When a sprinkler can’t beat the heat, try a waterfall.
These 275 falls are concentrated on a little over a mile and half of the Iguazu River, riding the border between Argentina and Brazil. The national park in which it’s located was named a UNESCO World Heritage Site, and with good reason. Besides water, you’ll find hoards of butterflies and even caymans and jaguars in this jungle.
I entered from Puerto Iguazú in the Argentine province of Misiones, where the majority of the viewing points are located. Brazil is said to have some better panoramas, so if you’re entering from Argentina, beg the officials to let you jump the border for a quick peek. (It’s surprisingly successful.)
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For the past couple of months, we’ve been touring the world of wine. We signed up for the weekly, introductory Wine Appreciation “mini course” at Northwestern University’s student center to start drinking wine like adults instead of college kids. Below is a regional run-through of what we learned, as well as descriptions of some of our favorite bottles, most of which cost under $15. This is by no means an exhaustive tour, but you have to start somewhere!
Hold the glass by the stem so your hand doesn’t warm the wine.
White wines in this price range are better when younger (more recently bottled).
The term “estate bottled” means the grapes are grown and bottled by the same vineyard. This ensures quality.
Reserve (or reserva) means the producers kept it back a year or so to age before distributing it. Drink them right away; there’s no need for extra aging.
Gewurztraminer is the current trendy choice in white wine. It’s hearty and aromatic, and is one of the rare few that goes well with Asian cuisines (BYOB, anyone?).
Sparkling and dessert wines at Wine Appreciation, by Karina for TKGO
United States: West Coast
Chardonnay is the most popular grape in America. Pinot noir originated in Burgundy, France, but also grows well in Santa Barbara.
Geyser Peak Sauvignon Blanc 2008
Bonterra Mendocino County 2008
Turn Four Cabernet Sauvignon Napa Valley 2007
Chateau Ste. Michelle Sauvignon Blanc 2008, Washington
You won’t be able to discern the varietal (or type of grape) from the label, which is a departure from wine labeling in the rest of the world. What’s important in France is where the grapes grew and the wine was bottled. French people themselves tend to drink wines from the Loire Valley.
Muscadet Henri Poiron 2008, Loire Valley
Cotes du Rhone Jean-Luc Colombo 2007
Chilean and Argentine wines are famously delicious and easy on the pocketbook. Malbec is a varietal used in blends all over the world, but Argentina is the only producer to bottle it alone.
Santa Ema Cabernet Sauvignon 2007 Reserve, Maipo Valley, Chile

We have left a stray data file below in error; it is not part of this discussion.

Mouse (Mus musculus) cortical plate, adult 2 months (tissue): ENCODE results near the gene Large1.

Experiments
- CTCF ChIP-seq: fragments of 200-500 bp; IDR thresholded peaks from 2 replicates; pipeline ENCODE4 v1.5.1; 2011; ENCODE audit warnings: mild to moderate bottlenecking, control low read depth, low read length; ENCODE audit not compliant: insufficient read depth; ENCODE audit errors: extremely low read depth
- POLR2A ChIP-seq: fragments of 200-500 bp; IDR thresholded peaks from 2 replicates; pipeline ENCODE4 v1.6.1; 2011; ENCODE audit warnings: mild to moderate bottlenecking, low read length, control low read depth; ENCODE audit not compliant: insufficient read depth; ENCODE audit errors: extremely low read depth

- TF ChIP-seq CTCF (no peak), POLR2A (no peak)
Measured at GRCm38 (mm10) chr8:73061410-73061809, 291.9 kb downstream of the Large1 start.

Terrazas Malbec, 2008 Argentina
Australia and New Zealand
Chiraz is the national grape of Australia. Though rieslings are often German, New Zealand makes some rieslings to reckon with.
Yard Dog White Blend 2008 Australia
Champagne is sparkling wine from the Champagne region of France. Anything fizzy made elsewhere is just called sparkling wine. In order from dry to sweetest, the classifications are brut nature, brut, extra dry, sec/dry, demi-sec and doux. Brut is most common, and it’s typically 60 percent pinot noir and 40 percent chardonnay.
In less than three weeks, the 2010 FIFA World Cup kicks off. I’ve been looking forward to this event pretty much since the semifinals of the 2006 World Cup when I realized the end was in sight. (I also remember thinking, “I’ll be graduated from college for the next World Cup!” It was the summer before I was to start college. Crazy.)
While the World Cup is undoubtedly the most anticipated sporting event in the world, it doesn’t quite have the same hold over Americans as it does in other more soccer-crazed countries (read: pretty much every other country) where everything and everyone pauses for the competition. I grew up loving the Beautiful Game; my dad was born and raised in Mexico, one of the aforementioned countries where soccer is life. We upgraded our basic cable to Dish just to access extra soccer channels, my younger sister and I played soccer competitively for years, and the only sporting events my family has attended together are soccer games.
This year, though, is the year. Judging from everything I’ve been reading, hearing and seeing about the World Cup — from American sources — I’m convinced this World Cup will be the pivotal one where Americans join the furor and totally lose it for (the real) football. This is the year more Americans than ever before will tune in to be a part of the estimated one billion World Cup viewers. Maybe that’s wishful thinking, but I think it’s realistic to hope this time around more Americans than ever will be aware of how entertaining and exciting the combination of the world’s most popular sport and patriot pride that is the World Cup can be.
Why you should buy the June issue of Vanity Fair, courtesy of Vanity Fair
I’ve included videos and links to some of my favorite pre-coverage of the Cup below. Also, I highly recommend picking up issues of the June GQ, which includes a special section with just about everything you’d ever need and want to know whether you’re a super fan or novice,as well as Vanity Fair. (The latter, especially, if you’re all about the World Cup eye candy. I’m still disappointed the issue doesn’t come with a pullout poster…)
I’ll be in Italy traveling during the majority of the World Cup, and I am excited to experience the event in a soccer-obsessed country. Even if you’re staying stateside, start to get excited. The first match goes down on June 11 between host nation South Africa and Mexico.
Roxana Saberi is an American foreign correspondent and former Iranian political prisoner. After her release in May 2009, she wrote Between Two Worlds: My Life and Captivity in Iran, released March 30, chronicling her experience in Iran and her five months in Tehran’s Evin Prison. I interviewed Saberi for The Rotarian, Rotary International’s U.S. magazine. To read the full story in The Rotarian, click here.
Roxana Saberi at Northwestern on April 13, courtesy of Hallie Liang for The Daily Northwestern
Tara: You made a rule for yourself not to cry before your release. Why was this so important to you?
Roxana: Not crying was a message to try to stay strong and to try to keep a positive mentality. I cried enough before that, it’s not like I was holding in my emotions. Enough is enough. It doesn’t help to think about the past, or the world beyond the prison walls. I should think about what I do have.